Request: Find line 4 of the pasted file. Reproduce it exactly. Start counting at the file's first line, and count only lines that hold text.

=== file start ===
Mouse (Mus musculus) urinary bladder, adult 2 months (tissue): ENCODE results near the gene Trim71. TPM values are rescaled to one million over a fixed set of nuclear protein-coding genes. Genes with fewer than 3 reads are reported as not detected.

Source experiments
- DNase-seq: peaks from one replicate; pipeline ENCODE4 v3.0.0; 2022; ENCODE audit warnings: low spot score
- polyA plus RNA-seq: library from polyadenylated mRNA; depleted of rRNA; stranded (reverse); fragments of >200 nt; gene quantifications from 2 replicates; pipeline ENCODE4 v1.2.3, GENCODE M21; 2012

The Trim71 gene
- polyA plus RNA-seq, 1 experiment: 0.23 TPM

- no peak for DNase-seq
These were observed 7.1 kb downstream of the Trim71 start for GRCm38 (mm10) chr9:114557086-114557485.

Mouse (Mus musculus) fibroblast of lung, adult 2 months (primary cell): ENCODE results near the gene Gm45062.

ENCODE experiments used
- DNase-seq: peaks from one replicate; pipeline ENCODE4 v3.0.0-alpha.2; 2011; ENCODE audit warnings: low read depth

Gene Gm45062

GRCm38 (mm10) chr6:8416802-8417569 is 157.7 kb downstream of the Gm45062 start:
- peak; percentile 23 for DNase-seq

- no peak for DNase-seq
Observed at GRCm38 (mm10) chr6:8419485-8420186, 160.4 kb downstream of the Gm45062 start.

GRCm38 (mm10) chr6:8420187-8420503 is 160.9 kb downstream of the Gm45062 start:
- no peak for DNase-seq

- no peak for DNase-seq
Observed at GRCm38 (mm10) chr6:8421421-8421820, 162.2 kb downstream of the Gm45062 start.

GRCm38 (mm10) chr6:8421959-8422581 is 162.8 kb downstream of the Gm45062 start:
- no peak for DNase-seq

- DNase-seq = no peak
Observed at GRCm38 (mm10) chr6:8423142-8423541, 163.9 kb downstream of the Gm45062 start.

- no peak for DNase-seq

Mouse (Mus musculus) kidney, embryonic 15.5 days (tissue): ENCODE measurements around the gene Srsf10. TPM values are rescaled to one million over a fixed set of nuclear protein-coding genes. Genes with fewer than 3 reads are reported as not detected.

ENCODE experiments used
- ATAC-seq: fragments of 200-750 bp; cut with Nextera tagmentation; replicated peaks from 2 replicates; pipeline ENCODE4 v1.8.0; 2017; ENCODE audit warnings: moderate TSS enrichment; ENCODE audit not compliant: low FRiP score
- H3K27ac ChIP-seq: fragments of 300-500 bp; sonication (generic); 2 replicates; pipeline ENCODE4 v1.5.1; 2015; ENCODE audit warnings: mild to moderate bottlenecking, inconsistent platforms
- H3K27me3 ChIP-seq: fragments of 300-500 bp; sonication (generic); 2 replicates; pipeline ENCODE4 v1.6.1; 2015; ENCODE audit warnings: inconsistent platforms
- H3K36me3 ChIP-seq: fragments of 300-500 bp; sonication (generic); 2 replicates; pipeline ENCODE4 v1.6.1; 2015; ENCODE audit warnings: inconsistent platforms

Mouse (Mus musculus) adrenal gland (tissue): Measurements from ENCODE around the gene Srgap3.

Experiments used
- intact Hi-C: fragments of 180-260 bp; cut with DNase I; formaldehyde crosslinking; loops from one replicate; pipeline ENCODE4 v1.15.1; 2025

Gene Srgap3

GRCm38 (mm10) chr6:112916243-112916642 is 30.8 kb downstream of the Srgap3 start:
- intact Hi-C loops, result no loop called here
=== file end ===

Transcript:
- polyA plus RNA-seq: library from polyadenylated mRNA; depleted of rRNA; stranded (reverse); fragments of >200 nt; gene quantifications from 2 replicates; pipeline ENCODE4 v1.2.3, GENCODE M21; 2012